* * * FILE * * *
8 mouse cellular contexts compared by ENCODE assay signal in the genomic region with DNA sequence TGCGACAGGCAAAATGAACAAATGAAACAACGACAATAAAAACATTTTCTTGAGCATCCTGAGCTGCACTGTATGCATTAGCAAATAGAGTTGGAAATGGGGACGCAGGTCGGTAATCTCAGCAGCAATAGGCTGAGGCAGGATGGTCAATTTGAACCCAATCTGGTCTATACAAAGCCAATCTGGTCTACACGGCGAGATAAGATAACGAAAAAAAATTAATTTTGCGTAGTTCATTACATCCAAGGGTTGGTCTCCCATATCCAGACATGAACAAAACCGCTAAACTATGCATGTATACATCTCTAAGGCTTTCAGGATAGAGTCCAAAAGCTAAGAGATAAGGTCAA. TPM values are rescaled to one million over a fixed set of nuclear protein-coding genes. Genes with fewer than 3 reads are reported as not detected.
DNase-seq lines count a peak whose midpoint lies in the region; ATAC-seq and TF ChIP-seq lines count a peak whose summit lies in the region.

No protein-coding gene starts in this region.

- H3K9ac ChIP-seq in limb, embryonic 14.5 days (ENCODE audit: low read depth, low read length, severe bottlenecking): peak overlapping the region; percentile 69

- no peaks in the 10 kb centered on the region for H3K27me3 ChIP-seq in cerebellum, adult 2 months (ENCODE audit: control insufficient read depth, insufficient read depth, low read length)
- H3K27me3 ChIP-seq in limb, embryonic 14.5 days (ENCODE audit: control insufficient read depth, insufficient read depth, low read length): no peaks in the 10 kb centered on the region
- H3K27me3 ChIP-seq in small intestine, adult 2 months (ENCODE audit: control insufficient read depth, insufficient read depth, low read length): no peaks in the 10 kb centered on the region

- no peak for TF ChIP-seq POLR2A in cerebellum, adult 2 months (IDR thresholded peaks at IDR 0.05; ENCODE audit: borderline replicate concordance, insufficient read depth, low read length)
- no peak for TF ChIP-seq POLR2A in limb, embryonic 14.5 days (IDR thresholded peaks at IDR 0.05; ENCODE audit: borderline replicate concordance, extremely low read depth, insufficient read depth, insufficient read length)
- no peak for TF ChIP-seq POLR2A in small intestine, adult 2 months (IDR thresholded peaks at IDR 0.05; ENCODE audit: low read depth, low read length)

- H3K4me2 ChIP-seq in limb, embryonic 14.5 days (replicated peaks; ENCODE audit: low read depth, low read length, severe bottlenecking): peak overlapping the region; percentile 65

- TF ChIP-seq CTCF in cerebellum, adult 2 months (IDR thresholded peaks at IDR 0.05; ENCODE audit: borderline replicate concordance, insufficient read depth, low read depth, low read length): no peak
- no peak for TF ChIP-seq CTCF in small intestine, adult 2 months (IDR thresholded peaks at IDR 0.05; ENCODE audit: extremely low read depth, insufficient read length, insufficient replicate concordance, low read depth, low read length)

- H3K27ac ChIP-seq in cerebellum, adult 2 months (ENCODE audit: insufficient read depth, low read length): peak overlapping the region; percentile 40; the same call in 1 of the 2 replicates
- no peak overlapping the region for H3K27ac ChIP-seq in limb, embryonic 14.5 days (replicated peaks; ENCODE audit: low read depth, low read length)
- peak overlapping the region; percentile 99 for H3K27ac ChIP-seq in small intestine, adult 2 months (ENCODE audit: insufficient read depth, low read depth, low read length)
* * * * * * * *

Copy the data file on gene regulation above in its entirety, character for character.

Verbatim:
8 mouse cellular contexts compared by ENCODE assay signal in the genomic region with DNA sequence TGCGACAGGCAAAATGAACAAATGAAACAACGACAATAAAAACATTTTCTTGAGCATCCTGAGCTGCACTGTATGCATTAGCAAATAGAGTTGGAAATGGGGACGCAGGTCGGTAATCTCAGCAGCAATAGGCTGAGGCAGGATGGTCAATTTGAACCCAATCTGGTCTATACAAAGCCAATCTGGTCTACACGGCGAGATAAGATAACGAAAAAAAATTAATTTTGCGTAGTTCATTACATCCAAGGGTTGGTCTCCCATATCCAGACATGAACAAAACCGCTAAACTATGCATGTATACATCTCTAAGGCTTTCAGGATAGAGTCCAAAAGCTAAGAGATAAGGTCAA. TPM values are rescaled to one million over a fixed set of nuclear protein-coding genes. Genes with fewer than 3 reads are reported as not detected.
DNase-seq lines count a peak whose midpoint lies in the region; ATAC-seq and TF ChIP-seq lines count a peak whose summit lies in the region.

No protein-coding gene starts in this region.

- H3K9ac ChIP-seq in limb, embryonic 14.5 days (ENCODE audit: low read depth, low read length, severe bottlenecking): peak overlapping the region; percentile 69

- no peaks in the 10 kb centered on the region for H3K27me3 ChIP-seq in cerebellum, adult 2 months (ENCODE audit: control insufficient read depth, insufficient read depth, low read length)
- H3K27me3 ChIP-seq in limb, embryonic 14.5 days (ENCODE audit: control insufficient read depth, insufficient read depth, low read length): no peaks in the 10 kb centered on the region
- H3K27me3 ChIP-seq in small intestine, adult 2 months (ENCODE audit: control insufficient read depth, insufficient read depth, low read length): no peaks in the 10 kb centered on the region

- no peak for TF ChIP-seq POLR2A in cerebellum, adult 2 months (IDR thresholded peaks at IDR 0.05; ENCODE audit: borderline replicate concordance, insufficient read depth, low read length)
- no peak for TF ChIP-seq POLR2A in limb, embryonic 14.5 days (IDR thresholded peaks at IDR 0.05; ENCODE audit: borderline replicate concordance, extremely low read depth, insufficient read depth, insufficient read length)
- no peak for TF ChIP-seq POLR2A in small intestine, adult 2 months (IDR thresholded peaks at IDR 0.05; ENCODE audit: low read depth, low read length)

- H3K4me2 ChIP-seq in limb, embryonic 14.5 days (replicated peaks; ENCODE audit: low read depth, low read length, severe bottlenecking): peak overlapping the region; percentile 65

- TF ChIP-seq CTCF in cerebellum, adult 2 months (IDR thresholded peaks at IDR 0.05; ENCODE audit: borderline replicate concordance, insufficient read depth, low read depth, low read length): no peak
- no peak for TF ChIP-seq CTCF in small intestine, adult 2 months (IDR thresholded peaks at IDR 0.05; ENCODE audit: extremely low read depth, insufficient read length, insufficient replicate concordance, low read depth, low read length)

- H3K27ac ChIP-seq in cerebellum, adult 2 months (ENCODE audit: insufficient read depth, low read length): peak overlapping the region; percentile 40; the same call in 1 of the 2 replicates
- no peak overlapping the region for H3K27ac ChIP-seq in limb, embryonic 14.5 days (replicated peaks; ENCODE audit: low read depth, low read length)
- peak overlapping the region; percentile 99 for H3K27ac ChIP-seq in small intestine, adult 2 months (ENCODE audit: insufficient read depth, low read depth, low read length)